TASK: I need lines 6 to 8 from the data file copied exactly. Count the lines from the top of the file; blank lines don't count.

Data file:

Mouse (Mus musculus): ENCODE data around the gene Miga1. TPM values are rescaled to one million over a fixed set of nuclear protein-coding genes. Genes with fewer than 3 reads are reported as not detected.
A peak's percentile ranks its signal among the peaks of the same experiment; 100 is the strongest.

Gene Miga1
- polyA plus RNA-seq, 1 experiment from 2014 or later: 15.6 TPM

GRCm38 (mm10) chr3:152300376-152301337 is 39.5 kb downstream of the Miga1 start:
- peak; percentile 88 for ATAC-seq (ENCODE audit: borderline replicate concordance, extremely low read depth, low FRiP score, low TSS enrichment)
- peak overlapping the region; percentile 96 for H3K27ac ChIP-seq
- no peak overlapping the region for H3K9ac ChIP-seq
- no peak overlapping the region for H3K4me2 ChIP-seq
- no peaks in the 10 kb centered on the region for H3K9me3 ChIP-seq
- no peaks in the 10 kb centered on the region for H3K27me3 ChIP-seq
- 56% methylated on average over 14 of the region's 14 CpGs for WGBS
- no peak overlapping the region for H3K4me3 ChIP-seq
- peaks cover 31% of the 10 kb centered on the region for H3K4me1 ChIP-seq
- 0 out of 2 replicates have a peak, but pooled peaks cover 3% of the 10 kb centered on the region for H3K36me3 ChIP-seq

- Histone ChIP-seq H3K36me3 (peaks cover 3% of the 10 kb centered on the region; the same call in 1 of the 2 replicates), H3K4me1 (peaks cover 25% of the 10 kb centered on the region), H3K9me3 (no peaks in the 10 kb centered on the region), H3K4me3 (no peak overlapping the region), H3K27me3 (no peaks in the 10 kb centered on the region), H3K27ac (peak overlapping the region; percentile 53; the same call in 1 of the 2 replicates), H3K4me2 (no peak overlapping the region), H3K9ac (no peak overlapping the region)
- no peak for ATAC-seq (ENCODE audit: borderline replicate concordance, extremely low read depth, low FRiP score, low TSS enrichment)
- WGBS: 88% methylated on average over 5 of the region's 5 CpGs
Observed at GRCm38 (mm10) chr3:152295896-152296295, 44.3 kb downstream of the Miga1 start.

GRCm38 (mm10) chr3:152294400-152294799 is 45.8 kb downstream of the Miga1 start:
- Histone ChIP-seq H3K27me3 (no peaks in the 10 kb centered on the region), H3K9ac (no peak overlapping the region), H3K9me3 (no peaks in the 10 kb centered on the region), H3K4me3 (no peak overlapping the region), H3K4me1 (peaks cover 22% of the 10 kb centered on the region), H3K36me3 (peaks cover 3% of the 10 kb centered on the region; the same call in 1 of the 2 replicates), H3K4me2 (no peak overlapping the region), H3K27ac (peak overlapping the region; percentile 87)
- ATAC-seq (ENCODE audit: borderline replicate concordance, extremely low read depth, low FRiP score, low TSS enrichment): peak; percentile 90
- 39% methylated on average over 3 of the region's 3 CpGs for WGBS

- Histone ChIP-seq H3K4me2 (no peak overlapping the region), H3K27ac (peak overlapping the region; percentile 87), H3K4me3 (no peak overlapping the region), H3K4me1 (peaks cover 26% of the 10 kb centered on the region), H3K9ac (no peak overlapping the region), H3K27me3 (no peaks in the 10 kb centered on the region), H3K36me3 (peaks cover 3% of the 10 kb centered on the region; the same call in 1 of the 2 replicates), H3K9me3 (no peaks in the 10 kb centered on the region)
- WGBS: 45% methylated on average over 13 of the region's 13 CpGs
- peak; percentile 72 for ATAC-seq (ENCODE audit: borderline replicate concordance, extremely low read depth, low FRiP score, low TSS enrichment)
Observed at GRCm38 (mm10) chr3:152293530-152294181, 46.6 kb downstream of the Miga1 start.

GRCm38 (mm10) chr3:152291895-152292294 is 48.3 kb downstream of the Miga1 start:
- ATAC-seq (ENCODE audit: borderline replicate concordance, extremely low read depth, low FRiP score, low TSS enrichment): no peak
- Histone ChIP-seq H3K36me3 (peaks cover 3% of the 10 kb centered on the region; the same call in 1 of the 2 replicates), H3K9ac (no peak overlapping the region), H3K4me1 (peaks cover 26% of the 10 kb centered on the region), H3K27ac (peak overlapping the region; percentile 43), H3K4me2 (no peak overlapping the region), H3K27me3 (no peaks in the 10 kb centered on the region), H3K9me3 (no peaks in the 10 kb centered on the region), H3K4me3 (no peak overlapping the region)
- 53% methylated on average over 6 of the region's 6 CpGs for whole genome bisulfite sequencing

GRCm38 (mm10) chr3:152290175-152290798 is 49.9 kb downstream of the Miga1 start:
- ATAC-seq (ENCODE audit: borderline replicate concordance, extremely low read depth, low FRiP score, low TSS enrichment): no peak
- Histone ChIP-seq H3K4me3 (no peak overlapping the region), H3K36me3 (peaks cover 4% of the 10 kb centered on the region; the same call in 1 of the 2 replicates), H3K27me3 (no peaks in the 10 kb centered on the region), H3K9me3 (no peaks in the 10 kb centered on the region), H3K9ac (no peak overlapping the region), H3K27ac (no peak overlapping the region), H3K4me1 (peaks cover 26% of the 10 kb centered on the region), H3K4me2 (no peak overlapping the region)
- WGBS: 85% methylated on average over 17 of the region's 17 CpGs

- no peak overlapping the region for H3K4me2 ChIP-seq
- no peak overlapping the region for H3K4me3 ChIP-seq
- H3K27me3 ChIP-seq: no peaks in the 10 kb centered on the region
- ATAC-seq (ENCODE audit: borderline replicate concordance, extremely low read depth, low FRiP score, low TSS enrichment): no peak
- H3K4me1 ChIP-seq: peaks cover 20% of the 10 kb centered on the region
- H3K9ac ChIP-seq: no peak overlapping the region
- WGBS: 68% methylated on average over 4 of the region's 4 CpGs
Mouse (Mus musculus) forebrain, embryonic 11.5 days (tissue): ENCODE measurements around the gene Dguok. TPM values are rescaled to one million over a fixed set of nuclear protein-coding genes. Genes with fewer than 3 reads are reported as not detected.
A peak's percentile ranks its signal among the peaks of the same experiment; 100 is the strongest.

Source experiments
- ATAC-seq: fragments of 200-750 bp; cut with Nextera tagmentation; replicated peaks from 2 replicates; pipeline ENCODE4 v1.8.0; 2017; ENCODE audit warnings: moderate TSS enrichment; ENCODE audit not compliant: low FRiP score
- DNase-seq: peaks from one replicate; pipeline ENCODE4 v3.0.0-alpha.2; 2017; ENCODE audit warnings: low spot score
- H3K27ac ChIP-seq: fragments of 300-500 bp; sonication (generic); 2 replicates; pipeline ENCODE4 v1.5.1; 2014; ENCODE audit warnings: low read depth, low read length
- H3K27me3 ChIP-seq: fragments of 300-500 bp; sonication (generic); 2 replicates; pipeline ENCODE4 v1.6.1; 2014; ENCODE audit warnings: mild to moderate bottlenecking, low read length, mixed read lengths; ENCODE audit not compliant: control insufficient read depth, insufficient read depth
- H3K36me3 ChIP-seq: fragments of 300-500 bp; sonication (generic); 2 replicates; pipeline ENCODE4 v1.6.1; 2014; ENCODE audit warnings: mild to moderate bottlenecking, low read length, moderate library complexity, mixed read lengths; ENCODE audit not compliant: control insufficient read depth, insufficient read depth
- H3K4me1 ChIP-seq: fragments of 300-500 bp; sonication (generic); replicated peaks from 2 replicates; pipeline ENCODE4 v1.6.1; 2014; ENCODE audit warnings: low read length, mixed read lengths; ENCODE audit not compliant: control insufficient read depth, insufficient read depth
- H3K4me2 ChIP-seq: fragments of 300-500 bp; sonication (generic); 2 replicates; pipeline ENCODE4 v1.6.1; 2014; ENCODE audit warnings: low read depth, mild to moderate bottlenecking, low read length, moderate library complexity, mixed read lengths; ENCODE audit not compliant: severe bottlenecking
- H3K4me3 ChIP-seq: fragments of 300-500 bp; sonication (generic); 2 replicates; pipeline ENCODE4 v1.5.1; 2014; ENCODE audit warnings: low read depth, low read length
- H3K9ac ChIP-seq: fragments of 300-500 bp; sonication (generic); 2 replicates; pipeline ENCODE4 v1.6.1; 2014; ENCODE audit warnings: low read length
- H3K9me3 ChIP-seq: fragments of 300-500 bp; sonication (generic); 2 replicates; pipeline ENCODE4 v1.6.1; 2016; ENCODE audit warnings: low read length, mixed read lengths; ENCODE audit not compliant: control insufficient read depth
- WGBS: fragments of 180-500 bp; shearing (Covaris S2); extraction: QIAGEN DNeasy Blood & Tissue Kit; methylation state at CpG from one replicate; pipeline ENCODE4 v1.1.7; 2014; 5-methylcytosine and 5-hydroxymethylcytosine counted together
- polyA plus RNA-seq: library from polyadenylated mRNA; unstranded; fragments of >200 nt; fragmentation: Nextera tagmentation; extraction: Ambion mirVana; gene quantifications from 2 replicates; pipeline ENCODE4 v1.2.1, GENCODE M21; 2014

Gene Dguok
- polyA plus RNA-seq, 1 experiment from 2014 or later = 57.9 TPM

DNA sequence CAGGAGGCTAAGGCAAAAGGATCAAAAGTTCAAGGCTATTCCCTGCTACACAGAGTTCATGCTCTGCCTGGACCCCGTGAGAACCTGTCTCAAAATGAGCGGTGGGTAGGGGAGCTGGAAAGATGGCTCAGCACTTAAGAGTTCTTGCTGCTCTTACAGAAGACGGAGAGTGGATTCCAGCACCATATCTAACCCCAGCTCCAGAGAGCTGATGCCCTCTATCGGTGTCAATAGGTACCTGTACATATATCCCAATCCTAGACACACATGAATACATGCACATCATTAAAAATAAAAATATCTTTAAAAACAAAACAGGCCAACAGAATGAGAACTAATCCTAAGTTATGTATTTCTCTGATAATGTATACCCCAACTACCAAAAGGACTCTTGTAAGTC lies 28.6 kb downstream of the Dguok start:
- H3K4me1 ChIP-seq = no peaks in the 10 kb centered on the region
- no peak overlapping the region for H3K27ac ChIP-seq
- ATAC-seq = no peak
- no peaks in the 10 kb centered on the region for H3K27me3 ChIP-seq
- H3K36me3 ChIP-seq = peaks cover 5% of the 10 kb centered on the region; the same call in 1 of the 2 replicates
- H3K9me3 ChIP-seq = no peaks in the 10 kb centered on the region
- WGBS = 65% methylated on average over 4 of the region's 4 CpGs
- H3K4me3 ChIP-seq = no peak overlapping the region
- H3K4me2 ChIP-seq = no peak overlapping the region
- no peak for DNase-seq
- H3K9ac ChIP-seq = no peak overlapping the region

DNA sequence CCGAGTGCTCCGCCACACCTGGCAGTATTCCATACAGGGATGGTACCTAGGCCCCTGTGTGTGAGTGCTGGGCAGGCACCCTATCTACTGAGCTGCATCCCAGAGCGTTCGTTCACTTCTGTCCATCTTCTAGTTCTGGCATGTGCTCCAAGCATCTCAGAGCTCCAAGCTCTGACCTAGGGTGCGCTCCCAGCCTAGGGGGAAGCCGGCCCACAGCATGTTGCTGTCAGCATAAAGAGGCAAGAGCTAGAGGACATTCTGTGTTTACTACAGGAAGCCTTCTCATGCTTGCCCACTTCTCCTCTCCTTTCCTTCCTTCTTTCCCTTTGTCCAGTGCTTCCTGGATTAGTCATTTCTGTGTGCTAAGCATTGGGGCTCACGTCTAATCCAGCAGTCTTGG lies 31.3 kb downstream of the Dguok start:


- peak; percentile 88 for ATAC-seq (ENCODE audit: borderline replicate concordance, extremely low read depth, low FRiP score, low TSS enrichment)
- peak overlapping the region; percentile 96 for H3K27ac ChIP-seq
- no peak overlapping the region for H3K9ac ChIP-seq